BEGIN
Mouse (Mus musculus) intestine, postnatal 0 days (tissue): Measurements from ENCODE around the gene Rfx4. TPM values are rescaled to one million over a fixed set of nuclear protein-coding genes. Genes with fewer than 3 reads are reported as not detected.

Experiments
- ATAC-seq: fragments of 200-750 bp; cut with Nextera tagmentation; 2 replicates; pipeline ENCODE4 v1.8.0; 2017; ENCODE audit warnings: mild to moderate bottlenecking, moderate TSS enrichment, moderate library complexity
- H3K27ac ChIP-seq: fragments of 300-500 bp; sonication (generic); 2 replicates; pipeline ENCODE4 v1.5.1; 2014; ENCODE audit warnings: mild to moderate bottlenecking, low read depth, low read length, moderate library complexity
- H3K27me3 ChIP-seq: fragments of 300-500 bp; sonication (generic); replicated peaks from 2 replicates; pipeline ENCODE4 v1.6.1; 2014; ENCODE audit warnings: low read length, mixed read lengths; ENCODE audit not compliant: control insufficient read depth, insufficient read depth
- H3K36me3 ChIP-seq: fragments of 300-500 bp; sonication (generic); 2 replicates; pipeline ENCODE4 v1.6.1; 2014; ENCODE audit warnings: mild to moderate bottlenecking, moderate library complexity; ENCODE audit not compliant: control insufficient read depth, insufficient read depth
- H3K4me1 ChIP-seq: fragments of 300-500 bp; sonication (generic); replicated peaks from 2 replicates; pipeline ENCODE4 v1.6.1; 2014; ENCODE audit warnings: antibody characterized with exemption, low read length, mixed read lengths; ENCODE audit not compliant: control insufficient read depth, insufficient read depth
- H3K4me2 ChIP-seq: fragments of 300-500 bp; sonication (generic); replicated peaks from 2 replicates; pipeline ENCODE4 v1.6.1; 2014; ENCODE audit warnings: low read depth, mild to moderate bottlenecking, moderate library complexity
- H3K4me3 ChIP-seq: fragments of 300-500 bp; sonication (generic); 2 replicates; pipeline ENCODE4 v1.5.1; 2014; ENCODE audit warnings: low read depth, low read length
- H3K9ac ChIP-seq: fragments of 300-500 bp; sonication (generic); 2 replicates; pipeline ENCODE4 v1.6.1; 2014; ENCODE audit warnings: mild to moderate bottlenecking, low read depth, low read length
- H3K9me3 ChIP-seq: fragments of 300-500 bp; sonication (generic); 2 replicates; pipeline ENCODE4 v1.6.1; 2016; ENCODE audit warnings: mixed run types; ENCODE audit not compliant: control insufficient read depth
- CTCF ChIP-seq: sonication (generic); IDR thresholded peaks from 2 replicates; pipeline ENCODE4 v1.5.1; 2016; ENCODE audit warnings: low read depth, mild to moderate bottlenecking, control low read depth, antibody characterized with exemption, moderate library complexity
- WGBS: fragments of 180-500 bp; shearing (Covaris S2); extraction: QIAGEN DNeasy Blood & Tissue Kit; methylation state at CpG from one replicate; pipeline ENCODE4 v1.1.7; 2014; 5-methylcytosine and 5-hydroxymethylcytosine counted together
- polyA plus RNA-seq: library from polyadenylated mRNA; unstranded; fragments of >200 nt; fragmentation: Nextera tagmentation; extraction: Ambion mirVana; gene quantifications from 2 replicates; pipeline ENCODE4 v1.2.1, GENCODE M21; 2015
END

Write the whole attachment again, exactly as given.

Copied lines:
Mouse (Mus musculus) intestine, postnatal 0 days (tissue): Measurements from ENCODE around the gene Rfx4. TPM values are rescaled to one million over a fixed set of nuclear protein-coding genes. Genes with fewer than 3 reads are reported as not detected.

Experiments
- ATAC-seq: fragments of 200-750 bp; cut with Nextera tagmentation; 2 replicates; pipeline ENCODE4 v1.8.0; 2017; ENCODE audit warnings: mild to moderate bottlenecking, moderate TSS enrichment, moderate library complexity
- H3K27ac ChIP-seq: fragments of 300-500 bp; sonication (generic); 2 replicates; pipeline ENCODE4 v1.5.1; 2014; ENCODE audit warnings: mild to moderate bottlenecking, low read depth, low read length, moderate library complexity
- H3K27me3 ChIP-seq: fragments of 300-500 bp; sonication (generic); replicated peaks from 2 replicates; pipeline ENCODE4 v1.6.1; 2014; ENCODE audit warnings: low read length, mixed read lengths; ENCODE audit not compliant: control insufficient read depth, insufficient read depth
- H3K36me3 ChIP-seq: fragments of 300-500 bp; sonication (generic); 2 replicates; pipeline ENCODE4 v1.6.1; 2014; ENCODE audit warnings: mild to moderate bottlenecking, moderate library complexity; ENCODE audit not compliant: control insufficient read depth, insufficient read depth
- H3K4me1 ChIP-seq: fragments of 300-500 bp; sonication (generic); replicated peaks from 2 replicates; pipeline ENCODE4 v1.6.1; 2014; ENCODE audit warnings: antibody characterized with exemption, low read length, mixed read lengths; ENCODE audit not compliant: control insufficient read depth, insufficient read depth
- H3K4me2 ChIP-seq: fragments of 300-500 bp; sonication (generic); replicated peaks from 2 replicates; pipeline ENCODE4 v1.6.1; 2014; ENCODE audit warnings: low read depth, mild to moderate bottlenecking, moderate library complexity
- H3K4me3 ChIP-seq: fragments of 300-500 bp; sonication (generic); 2 replicates; pipeline ENCODE4 v1.5.1; 2014; ENCODE audit warnings: low read depth, low read length
- H3K9ac ChIP-seq: fragments of 300-500 bp; sonication (generic); 2 replicates; pipeline ENCODE4 v1.6.1; 2014; ENCODE audit warnings: mild to moderate bottlenecking, low read depth, low read length
- H3K9me3 ChIP-seq: fragments of 300-500 bp; sonication (generic); 2 replicates; pipeline ENCODE4 v1.6.1; 2016; ENCODE audit warnings: mixed run types; ENCODE audit not compliant: control insufficient read depth
- CTCF ChIP-seq: sonication (generic); IDR thresholded peaks from 2 replicates; pipeline ENCODE4 v1.5.1; 2016; ENCODE audit warnings: low read depth, mild to moderate bottlenecking, control low read depth, antibody characterized with exemption, moderate library complexity
- WGBS: fragments of 180-500 bp; shearing (Covaris S2); extraction: QIAGEN DNeasy Blood & Tissue Kit; methylation state at CpG from one replicate; pipeline ENCODE4 v1.1.7; 2014; 5-methylcytosine and 5-hydroxymethylcytosine counted together
- polyA plus RNA-seq: library from polyadenylated mRNA; unstranded; fragments of >200 nt; fragmentation: Nextera tagmentation; extraction: Ambion mirVana; gene quantifications from 2 replicates; pipeline ENCODE4 v1.2.1, GENCODE M21; 2015